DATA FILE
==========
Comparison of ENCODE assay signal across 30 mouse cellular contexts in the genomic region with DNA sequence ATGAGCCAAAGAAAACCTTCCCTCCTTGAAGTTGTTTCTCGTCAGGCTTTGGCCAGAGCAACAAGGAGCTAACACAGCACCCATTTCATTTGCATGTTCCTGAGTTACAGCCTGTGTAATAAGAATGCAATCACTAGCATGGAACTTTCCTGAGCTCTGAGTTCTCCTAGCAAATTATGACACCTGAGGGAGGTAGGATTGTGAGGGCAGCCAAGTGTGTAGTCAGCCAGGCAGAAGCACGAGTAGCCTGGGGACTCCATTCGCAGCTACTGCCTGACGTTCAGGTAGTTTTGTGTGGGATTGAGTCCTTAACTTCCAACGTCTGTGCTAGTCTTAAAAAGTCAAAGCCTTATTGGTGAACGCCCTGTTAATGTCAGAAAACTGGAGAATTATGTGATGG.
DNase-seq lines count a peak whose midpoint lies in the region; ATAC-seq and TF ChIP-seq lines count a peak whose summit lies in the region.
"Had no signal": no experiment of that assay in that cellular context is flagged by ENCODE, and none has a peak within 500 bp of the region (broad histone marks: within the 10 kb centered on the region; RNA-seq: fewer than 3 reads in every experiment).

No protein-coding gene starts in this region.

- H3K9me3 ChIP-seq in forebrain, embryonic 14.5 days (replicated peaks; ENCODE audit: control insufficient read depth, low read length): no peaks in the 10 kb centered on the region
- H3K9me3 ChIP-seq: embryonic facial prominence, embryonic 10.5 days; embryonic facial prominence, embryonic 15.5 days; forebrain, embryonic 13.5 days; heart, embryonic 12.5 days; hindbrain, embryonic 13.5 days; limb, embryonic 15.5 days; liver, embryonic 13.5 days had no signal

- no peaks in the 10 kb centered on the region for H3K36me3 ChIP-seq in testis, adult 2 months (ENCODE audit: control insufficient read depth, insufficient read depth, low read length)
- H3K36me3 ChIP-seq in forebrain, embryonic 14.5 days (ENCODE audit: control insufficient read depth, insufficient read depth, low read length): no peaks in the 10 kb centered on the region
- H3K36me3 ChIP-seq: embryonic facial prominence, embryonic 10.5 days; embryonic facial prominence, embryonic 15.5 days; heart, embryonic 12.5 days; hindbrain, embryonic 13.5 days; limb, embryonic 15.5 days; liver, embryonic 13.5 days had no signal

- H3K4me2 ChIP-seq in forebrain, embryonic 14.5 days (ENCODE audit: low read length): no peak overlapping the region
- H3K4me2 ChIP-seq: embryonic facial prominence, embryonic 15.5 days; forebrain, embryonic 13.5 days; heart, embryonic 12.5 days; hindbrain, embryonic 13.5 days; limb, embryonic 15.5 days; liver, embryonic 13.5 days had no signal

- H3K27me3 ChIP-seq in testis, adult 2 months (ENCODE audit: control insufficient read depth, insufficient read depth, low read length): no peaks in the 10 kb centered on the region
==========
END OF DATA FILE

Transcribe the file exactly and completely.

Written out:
Comparison of ENCODE assay signal across 30 mouse cellular contexts in the genomic region with DNA sequence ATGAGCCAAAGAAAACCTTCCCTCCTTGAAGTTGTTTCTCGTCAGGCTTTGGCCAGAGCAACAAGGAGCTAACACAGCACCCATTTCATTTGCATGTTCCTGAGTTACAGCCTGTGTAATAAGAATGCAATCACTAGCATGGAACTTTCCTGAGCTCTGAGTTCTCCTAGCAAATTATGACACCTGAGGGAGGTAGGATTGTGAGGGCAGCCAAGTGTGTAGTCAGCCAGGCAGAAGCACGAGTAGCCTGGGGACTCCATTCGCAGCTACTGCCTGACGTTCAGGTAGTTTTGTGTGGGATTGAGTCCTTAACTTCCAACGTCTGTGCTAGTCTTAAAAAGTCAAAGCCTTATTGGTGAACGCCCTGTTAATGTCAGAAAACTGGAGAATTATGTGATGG.
DNase-seq lines count a peak whose midpoint lies in the region; ATAC-seq and TF ChIP-seq lines count a peak whose summit lies in the region.
"Had no signal": no experiment of that assay in that cellular context is flagged by ENCODE, and none has a peak within 500 bp of the region (broad histone marks: within the 10 kb centered on the region; RNA-seq: fewer than 3 reads in every experiment).

No protein-coding gene starts in this region.

- H3K9me3 ChIP-seq in forebrain, embryonic 14.5 days (replicated peaks; ENCODE audit: control insufficient read depth, low read length): no peaks in the 10 kb centered on the region
- H3K9me3 ChIP-seq: embryonic facial prominence, embryonic 10.5 days; embryonic facial prominence, embryonic 15.5 days; forebrain, embryonic 13.5 days; heart, embryonic 12.5 days; hindbrain, embryonic 13.5 days; limb, embryonic 15.5 days; liver, embryonic 13.5 days had no signal

- no peaks in the 10 kb centered on the region for H3K36me3 ChIP-seq in testis, adult 2 months (ENCODE audit: control insufficient read depth, insufficient read depth, low read length)
- H3K36me3 ChIP-seq in forebrain, embryonic 14.5 days (ENCODE audit: control insufficient read depth, insufficient read depth, low read length): no peaks in the 10 kb centered on the region
- H3K36me3 ChIP-seq: embryonic facial prominence, embryonic 10.5 days; embryonic facial prominence, embryonic 15.5 days; heart, embryonic 12.5 days; hindbrain, embryonic 13.5 days; limb, embryonic 15.5 days; liver, embryonic 13.5 days had no signal

- H3K4me2 ChIP-seq in forebrain, embryonic 14.5 days (ENCODE audit: low read length): no peak overlapping the region
- H3K4me2 ChIP-seq: embryonic facial prominence, embryonic 15.5 days; forebrain, embryonic 13.5 days; heart, embryonic 12.5 days; hindbrain, embryonic 13.5 days; limb, embryonic 15.5 days; liver, embryonic 13.5 days had no signal

- H3K27me3 ChIP-seq in testis, adult 2 months (ENCODE audit: control insufficient read depth, insufficient read depth, low read length): no peaks in the 10 kb centered on the region